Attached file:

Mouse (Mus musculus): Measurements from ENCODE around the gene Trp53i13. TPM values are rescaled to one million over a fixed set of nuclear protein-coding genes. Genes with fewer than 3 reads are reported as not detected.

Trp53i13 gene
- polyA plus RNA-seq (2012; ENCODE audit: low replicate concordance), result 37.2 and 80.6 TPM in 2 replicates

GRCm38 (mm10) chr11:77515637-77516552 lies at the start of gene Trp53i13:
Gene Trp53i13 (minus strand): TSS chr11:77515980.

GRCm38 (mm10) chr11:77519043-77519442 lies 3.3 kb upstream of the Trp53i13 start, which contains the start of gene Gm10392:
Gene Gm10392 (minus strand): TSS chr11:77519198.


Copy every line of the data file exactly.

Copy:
Mouse (Mus musculus): Measurements from ENCODE around the gene Trp53i13. TPM values are rescaled to one million over a fixed set of nuclear protein-coding genes. Genes with fewer than 3 reads are reported as not detected.

Trp53i13 gene
- polyA plus RNA-seq (2012; ENCODE audit: low replicate concordance), result 37.2 and 80.6 TPM in 2 replicates

GRCm38 (mm10) chr11:77515637-77516552 lies at the start of gene Trp53i13:
Gene Trp53i13 (minus strand): TSS chr11:77515980.

GRCm38 (mm10) chr11:77519043-77519442 lies 3.3 kb upstream of the Trp53i13 start, which contains the start of gene Gm10392:
Gene Gm10392 (minus strand): TSS chr11:77519198.